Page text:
20 April 2017

New Museum For Old Bikes In Newburgh?

I have been to Newburgh, New York twice in my life.  Both times I got there on my bicycle:  once on a day trip there and back from New York City, another time during a long weekend mini-tour of the Catskills.  

Although a decade separated the two visits, I had almost exactly the same impression both times:  It's rather like a miniature, and more compressed, version of The Big Apple, my hometown.  What I mean is that it's the sort of place where you can see grandeur and despair side by side, and see them together again on the next block, and the block after that.  

It's as architecturally and historically rich as any place I've seen in the US.  I say that as someone who has spent time in large cities like San Francisco, Boston and Philadelphia (and, of course, New York) as well as smaller but impressive towns like Savannah and Providence.  The Downing Mansion would be impressive anywhere, but its setting on the Hudson River, with the mountains in the background, makes it even more so. 

Nearby is the house that served as George Washington's headquarters during the final year of the American Revolution.  It was there that he issued the Proclamation of Peace, effectively ending the war and beginning the independent American nation.  In that house, he also rejected the idea that he should be king and ended the so-called Newburgh Conspiracy that would have left the government controlled by the military.  And, while there, he also conceived or made other contributions to the founding of this country, including ones that influenced the writing of the Constitution.

That house became the first publicly owned historic site in the United States.  The Downing Mansion and other beautiful old houses have been preserved through doting private owners or the efforts of organizations devoted to preservation.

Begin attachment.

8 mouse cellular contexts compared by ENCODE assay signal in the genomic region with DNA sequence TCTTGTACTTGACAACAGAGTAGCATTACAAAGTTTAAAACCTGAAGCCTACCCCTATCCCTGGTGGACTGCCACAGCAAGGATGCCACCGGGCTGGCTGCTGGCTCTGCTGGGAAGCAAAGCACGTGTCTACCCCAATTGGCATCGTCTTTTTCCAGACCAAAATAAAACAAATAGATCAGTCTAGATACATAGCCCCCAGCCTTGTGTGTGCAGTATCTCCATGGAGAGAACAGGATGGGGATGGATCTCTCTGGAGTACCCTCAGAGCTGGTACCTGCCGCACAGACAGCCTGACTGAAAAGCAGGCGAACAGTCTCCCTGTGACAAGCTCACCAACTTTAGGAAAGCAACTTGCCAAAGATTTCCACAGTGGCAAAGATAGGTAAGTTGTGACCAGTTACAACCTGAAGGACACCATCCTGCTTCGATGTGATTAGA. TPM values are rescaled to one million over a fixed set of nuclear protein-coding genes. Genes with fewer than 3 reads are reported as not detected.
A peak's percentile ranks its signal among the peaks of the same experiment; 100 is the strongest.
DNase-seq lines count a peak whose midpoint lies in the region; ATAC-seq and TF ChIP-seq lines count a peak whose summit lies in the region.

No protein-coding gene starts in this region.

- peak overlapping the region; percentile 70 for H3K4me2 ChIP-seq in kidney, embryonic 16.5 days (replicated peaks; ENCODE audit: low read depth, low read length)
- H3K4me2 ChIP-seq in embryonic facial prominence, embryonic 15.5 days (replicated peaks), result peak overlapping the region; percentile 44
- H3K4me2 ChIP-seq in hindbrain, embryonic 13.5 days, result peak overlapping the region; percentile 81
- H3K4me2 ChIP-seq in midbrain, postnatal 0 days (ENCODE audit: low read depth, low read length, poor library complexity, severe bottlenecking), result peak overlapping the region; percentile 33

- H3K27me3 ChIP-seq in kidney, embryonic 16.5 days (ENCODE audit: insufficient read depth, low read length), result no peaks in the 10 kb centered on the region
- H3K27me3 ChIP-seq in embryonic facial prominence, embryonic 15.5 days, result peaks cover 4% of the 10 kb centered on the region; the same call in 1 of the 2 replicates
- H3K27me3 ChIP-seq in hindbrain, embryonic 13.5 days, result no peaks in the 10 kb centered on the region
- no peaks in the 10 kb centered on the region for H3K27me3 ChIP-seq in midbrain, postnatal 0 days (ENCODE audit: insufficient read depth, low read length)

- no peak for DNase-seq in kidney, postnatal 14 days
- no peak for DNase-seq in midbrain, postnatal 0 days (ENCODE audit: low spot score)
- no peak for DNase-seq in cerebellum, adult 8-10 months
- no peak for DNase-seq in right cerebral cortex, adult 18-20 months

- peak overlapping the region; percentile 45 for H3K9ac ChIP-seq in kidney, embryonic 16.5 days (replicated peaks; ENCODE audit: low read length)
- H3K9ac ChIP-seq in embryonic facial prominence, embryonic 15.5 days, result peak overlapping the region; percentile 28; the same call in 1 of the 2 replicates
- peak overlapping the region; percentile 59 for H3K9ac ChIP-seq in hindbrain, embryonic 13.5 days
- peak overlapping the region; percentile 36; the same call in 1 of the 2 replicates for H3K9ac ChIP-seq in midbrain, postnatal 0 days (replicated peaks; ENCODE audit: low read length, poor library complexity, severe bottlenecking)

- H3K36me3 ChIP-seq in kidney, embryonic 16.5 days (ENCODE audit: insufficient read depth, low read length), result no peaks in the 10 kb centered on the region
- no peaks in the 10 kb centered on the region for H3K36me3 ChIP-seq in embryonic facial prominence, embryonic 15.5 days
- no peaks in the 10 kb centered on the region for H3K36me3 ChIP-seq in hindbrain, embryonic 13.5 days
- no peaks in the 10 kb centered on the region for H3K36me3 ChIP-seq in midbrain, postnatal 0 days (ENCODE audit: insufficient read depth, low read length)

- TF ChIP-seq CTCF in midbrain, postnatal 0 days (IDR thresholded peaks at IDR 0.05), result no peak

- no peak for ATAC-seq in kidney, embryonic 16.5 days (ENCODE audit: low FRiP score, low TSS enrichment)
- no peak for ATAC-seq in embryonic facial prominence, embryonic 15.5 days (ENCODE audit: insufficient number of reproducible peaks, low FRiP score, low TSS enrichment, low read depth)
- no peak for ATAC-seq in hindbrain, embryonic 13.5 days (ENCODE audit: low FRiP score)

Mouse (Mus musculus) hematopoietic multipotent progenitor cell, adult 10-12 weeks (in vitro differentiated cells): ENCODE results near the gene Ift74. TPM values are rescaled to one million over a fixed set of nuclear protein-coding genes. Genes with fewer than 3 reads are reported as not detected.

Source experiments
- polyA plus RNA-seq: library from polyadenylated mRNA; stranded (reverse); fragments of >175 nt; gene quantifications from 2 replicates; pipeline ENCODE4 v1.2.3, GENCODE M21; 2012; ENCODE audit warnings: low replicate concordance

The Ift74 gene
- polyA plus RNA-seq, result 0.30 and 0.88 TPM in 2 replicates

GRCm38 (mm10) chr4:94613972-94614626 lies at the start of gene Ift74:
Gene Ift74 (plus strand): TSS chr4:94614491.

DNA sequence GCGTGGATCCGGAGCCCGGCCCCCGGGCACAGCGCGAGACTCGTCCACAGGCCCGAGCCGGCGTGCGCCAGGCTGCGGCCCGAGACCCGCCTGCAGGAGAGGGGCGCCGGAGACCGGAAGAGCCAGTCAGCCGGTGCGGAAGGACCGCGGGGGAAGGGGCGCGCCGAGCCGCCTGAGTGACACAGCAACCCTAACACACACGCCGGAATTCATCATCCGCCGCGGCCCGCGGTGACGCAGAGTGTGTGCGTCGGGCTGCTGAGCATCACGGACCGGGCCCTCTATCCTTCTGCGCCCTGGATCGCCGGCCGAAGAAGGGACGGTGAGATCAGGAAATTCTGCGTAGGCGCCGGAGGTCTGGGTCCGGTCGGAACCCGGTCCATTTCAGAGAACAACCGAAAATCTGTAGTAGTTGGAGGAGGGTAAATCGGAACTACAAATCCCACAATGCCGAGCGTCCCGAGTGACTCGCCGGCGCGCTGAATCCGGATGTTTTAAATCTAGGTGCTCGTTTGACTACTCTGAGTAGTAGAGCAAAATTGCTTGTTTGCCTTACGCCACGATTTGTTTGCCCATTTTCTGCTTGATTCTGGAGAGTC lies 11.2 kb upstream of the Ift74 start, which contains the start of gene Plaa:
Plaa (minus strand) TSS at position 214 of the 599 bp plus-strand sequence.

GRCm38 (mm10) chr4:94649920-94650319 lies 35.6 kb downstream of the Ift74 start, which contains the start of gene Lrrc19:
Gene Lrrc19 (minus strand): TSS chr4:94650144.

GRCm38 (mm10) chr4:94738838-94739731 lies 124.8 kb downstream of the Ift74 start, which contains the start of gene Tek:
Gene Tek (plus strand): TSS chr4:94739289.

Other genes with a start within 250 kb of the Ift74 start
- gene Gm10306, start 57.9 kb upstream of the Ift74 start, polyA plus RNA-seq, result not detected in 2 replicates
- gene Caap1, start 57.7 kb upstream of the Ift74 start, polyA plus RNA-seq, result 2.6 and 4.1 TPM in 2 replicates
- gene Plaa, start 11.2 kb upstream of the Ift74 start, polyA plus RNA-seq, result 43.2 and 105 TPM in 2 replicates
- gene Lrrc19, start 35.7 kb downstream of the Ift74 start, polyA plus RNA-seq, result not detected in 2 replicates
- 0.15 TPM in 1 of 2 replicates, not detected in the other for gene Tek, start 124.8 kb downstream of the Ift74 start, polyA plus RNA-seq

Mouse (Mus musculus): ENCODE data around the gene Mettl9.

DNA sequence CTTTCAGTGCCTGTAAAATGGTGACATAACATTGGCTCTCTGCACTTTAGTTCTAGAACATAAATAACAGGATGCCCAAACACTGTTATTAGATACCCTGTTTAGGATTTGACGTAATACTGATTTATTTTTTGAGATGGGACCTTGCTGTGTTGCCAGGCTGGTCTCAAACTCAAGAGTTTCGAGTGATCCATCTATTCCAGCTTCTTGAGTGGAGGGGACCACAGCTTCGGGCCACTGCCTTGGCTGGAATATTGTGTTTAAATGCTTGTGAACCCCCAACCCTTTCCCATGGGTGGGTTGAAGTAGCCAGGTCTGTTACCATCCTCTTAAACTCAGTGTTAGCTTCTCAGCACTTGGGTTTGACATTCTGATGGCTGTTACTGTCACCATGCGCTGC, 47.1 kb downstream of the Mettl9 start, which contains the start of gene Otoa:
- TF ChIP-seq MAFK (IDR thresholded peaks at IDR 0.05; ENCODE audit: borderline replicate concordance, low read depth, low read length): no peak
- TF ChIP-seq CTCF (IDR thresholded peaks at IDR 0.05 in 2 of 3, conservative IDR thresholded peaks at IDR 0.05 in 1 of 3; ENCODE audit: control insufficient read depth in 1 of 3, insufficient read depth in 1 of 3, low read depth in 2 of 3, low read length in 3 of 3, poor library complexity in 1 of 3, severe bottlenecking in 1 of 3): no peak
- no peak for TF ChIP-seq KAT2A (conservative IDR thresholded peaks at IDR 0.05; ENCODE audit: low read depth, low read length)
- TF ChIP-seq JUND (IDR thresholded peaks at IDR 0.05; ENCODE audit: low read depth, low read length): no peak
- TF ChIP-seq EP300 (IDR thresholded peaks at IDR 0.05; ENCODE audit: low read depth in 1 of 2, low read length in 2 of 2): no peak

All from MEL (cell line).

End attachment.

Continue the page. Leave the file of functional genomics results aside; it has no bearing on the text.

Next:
But literally steps (or pedal strokes) away from those houses is urban blight that reminds people of places like Camden NJ or the South Bronx during the 1970s and '80's.  I saw lots, and even whole blocks, that looked as if bombs had been dropped on them.  In fact, they are the remnants of "urban-renewal" projects begun and aborted or abandoned, for a variety of reasons, decades ago.  And there were other blocks where people huddled up in homes splintered and full of holes, like coats they wore through one winter after another.

Many of those people, I learned, were parolees, current and former addicts and welfare recipients placed in those houses by social service agencies because there weren't any affordable places nearby.  Yes, it was essentially a taxpayer-funded Skid Row.  

But there have been attempts to "bring back" Newburgh.  Across the river, the town of Beacon is often called "Williamsburg on the Hudson" because of the hipsters and gentrifiers that have created a colony of trendy restaurants, bars, galleries, microbreweries and the like.  A similar wave is, from what I hear, finding its way to Newburgh.  

Actually, one successful attempt to keep an historic structure from falling apart--or falling altogether--has been the creation of a motorcycle museum by a city native.  Gerald Doering bought a 1929 Indian Scout locally in 1947, when he was twenty years old.  He loved it, and motorcycling generally, so much that he rode it to Miami, where he sought work with a Newburgh dealership that relocated there.

When that didn't work out, he started an electrical contracting business--and the seeds of his collection, which is centered on the Indian brand and bikes from the early days of motorcycling.  That collection became the foundation for Motorcyclepedia, the museum they opened in 2011.

Motorcyclepedia board member Jean Lara with one of the bicycles to be housed in Velocipede, a bicycle museum planned in Newburgh, NY.  (Photo by Leonard Sparks of the Times Herald-Record.)

Turns out, he and his son were also collecting bicycles, also mainly from that period, though some are earlier.  In a way, it's not so surprising, when you consider that most of the early motorcycle makers (and some current ones) were originally bicycle manufacturers.   Moreover, bicycles and motorcycles were even more similar in those days than they are now.  

Now Doering pere and fils are seeking approval from the Newburgh planning board for a museum called "Velocipede", which they want to house in a former labor union hall they purchased in December 2015. 

Hmm...I may have to make another trip to Newburgh.  I'd like to do it on my bike, again!

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